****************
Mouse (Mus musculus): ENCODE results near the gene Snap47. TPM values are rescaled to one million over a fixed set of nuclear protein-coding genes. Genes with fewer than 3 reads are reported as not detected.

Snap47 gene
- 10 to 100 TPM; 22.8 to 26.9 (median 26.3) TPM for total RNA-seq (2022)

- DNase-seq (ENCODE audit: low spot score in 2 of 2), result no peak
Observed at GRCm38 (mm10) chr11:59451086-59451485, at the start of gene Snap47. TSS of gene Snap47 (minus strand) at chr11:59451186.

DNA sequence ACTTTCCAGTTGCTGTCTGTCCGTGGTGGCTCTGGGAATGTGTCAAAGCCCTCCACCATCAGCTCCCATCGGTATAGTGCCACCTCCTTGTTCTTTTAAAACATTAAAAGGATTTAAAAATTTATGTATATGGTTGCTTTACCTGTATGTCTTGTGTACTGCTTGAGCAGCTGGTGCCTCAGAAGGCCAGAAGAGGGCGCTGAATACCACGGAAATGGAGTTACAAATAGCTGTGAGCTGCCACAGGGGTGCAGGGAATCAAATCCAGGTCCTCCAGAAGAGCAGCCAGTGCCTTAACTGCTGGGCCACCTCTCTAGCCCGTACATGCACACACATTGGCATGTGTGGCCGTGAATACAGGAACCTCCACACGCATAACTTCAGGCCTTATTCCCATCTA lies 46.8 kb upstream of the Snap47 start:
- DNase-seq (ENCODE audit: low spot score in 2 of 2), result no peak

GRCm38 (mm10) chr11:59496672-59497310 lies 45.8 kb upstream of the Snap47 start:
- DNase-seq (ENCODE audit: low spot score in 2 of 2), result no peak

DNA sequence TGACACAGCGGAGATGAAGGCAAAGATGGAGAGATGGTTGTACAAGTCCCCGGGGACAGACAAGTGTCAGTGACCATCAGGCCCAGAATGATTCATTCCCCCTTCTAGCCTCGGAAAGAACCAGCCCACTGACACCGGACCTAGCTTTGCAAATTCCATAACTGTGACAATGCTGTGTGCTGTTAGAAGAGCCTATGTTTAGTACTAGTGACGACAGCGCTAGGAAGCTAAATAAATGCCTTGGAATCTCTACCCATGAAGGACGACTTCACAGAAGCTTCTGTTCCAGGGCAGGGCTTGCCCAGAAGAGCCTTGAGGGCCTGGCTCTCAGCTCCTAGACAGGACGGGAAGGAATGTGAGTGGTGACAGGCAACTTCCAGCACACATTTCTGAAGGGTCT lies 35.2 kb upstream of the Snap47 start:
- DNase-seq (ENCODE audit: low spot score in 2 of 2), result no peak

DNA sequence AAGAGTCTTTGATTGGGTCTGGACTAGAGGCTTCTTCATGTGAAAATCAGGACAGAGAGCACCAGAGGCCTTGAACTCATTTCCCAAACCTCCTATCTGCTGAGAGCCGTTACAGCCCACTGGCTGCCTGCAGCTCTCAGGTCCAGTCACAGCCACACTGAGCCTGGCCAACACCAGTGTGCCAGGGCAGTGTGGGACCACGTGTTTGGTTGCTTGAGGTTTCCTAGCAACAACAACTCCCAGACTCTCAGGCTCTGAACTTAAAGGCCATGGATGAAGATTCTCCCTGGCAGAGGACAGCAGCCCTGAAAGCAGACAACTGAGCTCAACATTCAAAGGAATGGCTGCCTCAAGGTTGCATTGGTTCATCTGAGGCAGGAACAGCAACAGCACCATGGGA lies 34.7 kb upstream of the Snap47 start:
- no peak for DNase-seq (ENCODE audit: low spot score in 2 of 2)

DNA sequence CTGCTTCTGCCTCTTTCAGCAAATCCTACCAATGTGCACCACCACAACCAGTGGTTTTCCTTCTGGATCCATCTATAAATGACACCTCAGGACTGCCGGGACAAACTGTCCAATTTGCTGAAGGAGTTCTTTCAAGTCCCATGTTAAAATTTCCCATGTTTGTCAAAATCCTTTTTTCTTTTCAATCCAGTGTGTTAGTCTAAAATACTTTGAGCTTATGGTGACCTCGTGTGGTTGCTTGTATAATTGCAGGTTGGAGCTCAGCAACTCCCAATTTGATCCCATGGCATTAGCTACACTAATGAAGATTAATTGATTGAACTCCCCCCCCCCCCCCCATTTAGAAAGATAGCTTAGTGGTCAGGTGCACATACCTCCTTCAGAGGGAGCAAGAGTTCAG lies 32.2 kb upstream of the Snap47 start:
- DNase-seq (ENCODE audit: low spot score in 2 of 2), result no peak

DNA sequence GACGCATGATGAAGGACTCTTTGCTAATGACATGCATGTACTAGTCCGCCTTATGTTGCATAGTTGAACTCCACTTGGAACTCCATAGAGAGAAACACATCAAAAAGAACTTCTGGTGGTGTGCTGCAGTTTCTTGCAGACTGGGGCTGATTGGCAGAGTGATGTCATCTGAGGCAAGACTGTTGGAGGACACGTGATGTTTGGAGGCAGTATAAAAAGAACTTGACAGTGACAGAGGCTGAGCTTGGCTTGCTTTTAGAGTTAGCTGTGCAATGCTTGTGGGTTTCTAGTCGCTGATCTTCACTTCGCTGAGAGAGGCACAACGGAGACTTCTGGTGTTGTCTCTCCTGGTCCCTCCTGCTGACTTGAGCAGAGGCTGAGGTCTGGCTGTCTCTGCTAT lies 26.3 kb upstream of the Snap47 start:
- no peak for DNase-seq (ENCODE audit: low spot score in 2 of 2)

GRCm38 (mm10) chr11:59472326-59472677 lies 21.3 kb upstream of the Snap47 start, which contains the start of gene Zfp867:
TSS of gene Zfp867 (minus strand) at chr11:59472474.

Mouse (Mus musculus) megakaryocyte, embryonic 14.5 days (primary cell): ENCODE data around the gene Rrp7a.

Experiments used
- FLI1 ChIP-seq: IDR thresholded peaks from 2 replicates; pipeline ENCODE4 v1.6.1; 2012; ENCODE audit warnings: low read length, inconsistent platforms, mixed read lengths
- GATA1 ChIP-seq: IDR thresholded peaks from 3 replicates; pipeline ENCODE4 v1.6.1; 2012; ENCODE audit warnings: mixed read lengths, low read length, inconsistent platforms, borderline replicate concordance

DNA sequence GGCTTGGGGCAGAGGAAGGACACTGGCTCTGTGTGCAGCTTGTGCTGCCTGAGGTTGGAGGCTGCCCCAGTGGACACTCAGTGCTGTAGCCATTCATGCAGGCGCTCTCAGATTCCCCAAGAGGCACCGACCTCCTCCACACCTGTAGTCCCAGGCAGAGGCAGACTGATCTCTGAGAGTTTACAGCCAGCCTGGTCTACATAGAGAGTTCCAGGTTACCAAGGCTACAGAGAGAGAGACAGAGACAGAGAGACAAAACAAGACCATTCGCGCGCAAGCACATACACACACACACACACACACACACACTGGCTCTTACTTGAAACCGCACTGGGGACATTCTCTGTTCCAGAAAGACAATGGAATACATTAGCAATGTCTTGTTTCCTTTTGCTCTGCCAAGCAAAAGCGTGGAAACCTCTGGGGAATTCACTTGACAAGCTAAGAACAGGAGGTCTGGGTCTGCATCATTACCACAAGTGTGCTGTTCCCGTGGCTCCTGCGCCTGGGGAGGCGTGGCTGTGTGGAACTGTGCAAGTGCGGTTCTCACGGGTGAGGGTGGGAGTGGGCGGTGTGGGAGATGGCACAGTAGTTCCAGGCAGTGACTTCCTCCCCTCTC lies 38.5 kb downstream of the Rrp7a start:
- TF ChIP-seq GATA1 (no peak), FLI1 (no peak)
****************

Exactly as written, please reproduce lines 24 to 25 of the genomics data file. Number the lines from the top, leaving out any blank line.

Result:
DNA sequence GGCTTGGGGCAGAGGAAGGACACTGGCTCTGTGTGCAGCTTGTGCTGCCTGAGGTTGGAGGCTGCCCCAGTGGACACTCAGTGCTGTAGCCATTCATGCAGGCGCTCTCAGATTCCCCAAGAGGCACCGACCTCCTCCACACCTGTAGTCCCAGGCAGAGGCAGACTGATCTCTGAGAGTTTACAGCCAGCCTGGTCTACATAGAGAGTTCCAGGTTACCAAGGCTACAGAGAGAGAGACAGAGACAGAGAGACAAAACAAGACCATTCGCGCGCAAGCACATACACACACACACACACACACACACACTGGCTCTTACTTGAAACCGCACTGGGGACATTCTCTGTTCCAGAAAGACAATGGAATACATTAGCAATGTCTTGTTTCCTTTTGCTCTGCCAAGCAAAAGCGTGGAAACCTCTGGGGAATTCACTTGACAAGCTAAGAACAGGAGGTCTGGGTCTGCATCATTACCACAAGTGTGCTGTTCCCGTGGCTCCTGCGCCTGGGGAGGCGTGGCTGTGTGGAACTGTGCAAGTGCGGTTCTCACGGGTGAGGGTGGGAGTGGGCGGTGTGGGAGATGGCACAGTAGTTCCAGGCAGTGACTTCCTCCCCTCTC lies 38.5 kb downstream of the Rrp7a start:
- TF ChIP-seq GATA1 (no peak), FLI1 (no peak)